How Hollywood betrayed the legacy of Thelma & Louise

Twenty five years ago Ridley Scott’s road movie pointed the way for gender equality. So why has so little changed?


Josh Hall

The American press proudly dubbed 1992 the ‘Year of the Woman’: Anita Hill stood her ground at Clarence Thomas’ confirmation hearings; four women were simultaneously elected to the US Senate; and a female scriptwriter won an Oscar for her first original screenplay. Callie Khouri penned Thelma & Louise, a road trip story about two women who kill a would-be-rapist and subsequently go on the run, in 1988. Directed by Ridley Scott, the film has since become a classic, especially striking a chord with female viewers thanks to its strong representation of women and playful undermining of a male-dominated genre.

“If The Witches of Eastwick marked a turn against faltering feminism,” proclaimed the Washington Post in their review, “Thelma & Louise signals the end of the detour.” It was thought that the incendiary and powerful nature of the film would usher in a new era for Hollywood, one where gender inequality and pay gaps were no longer an issue. So why is it that, 25 years on from the release of Thelma & Louise, so little has changed?

Thelma & Louise was a welcome twist on the predominant themes that shaped much of American cinema in 1960s: the buddy picture, the road movie, and the common outlaw. Films like Easy Rider, Midnight Cowboy and Butch Cassidy and the Sundance Kid were anti-establishment pictures that gave a platform for men to challenge and subvert societal expectations. Women had to wait another 20 years for their chance.

Like their male counterparts in the ’60s, Thelma and Louise are allowed to get away with their rebellious actions. For the first time in mainstream cinema, female characters were getting a taste of the action. The freeze-frame climax essentially sees our protagonists send a big fuck you to all the men of the world – not just the truck driver who gawked and hounded them and the rapist bar thug, but also paternalistic do-gooders like Harvey Keitel’s saviour cop. Although often misread as an unhappy ending, the film’s classic final scene is in fact the ultimate send off for Thelma and Louise; they are finally liberated, and no longer will men make their decisions for them.

Audiences could be forgiven for believing that Thelma & Louise was just be the beginning. Surely Khouri and Scott’s film was an example to follow; it was a box office success (making almost $50m in the US alone) that flouted the age-old paradigm that says ‘women don’t sell’. The film came out at a time when gender inequality was a hot issue in Hollywood, and unsurprisingly the view then was that more female buddy movies would follow. But what happened next was sadly all-too predictable.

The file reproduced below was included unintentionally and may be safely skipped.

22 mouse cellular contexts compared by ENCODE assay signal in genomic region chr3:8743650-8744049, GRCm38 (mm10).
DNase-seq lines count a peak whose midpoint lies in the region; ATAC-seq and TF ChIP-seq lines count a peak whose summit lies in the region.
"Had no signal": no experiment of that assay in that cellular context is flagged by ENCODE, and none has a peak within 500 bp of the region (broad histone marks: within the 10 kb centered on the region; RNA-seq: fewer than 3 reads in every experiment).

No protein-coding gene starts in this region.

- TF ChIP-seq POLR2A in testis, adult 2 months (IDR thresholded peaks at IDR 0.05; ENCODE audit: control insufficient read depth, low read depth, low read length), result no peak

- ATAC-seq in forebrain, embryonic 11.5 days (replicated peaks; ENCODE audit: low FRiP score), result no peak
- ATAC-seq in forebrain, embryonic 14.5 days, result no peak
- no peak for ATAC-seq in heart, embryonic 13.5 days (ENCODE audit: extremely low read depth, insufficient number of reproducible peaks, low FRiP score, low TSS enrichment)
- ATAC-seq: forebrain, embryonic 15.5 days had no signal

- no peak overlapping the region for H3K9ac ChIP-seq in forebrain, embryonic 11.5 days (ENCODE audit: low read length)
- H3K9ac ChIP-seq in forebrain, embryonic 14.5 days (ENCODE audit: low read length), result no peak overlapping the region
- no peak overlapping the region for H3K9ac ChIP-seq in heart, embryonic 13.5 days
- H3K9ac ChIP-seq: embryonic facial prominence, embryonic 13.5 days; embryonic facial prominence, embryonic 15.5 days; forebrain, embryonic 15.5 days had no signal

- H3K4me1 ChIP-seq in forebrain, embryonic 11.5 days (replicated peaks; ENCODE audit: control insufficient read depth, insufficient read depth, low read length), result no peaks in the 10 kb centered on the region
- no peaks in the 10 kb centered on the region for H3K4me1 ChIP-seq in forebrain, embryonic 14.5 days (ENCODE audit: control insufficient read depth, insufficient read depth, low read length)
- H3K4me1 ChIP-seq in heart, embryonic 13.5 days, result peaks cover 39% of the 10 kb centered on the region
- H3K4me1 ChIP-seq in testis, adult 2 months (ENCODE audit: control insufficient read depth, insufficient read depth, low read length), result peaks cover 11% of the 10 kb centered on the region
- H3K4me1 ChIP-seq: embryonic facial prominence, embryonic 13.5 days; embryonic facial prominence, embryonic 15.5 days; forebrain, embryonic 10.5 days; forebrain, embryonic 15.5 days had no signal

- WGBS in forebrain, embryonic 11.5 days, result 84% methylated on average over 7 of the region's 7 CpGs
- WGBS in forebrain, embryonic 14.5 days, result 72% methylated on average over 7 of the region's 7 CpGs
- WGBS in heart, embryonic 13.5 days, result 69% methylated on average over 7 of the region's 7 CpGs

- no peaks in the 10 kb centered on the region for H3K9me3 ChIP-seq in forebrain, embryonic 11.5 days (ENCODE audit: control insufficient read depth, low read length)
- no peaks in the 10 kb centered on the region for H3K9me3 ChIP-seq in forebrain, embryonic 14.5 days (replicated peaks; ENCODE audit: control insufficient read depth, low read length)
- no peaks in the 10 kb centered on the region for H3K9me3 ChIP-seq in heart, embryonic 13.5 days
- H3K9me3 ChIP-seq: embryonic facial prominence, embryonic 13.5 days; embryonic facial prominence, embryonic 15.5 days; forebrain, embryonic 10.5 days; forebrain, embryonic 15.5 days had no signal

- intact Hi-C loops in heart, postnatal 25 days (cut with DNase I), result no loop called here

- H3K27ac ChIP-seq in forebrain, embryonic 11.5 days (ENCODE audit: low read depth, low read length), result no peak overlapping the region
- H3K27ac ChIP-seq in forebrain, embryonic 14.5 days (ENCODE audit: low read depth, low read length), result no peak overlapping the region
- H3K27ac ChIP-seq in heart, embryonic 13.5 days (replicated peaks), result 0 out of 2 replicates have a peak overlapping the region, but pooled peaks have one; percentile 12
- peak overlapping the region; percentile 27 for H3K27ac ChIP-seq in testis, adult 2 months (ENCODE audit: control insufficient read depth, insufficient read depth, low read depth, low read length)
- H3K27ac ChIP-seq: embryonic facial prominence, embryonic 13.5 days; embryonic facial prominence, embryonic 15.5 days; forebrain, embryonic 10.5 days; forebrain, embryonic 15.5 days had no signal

In 2016 the gender equality gap in Hollywood looks much the same as it did in 1991. Domestically women account for just 22 per cent of the protagonists and 34 per cent of the major characters in the top 100 grossing films. As Reese Witherspoon pointed out at the American Cinematheque Awards in October 2015: “Women make up 50 per cent of the population, and we should be playing 50 per cent of the roles on the screen.”

These statistics may represent recent historical highs, but they are still a long way off Witherspoon’s suggestion. Since 2002 there has only been a seven per cent increase in female major characters, and only a five per cent increase in female speaking characters. This achingly slow progress will only speed up when there are more women behind the camera, and more women writing female characters. Sounds like a no-brainer, right?

In the early ’90s female action heroes like Thelma and Louise, Ripley and Sarah Connor were breaking the mould, smashing down patriarchal barriers. It’s frustrating, then, that after 25 long years these iconic characters are still the exception. Thelma and Louise left the scene the moment they drove their ’66 Thunderbird into the Grand Canyon, and into an immortalised world of feminist liberation. Somewhere along the line, their message has become diluted and lost. Hollywood has stayed behind, peering into the abyss, too afraid to make that final leap.

Published 19 May 2016

Tags: Callie Khouri Geena Davis Ridley Scott Susan Sarandon

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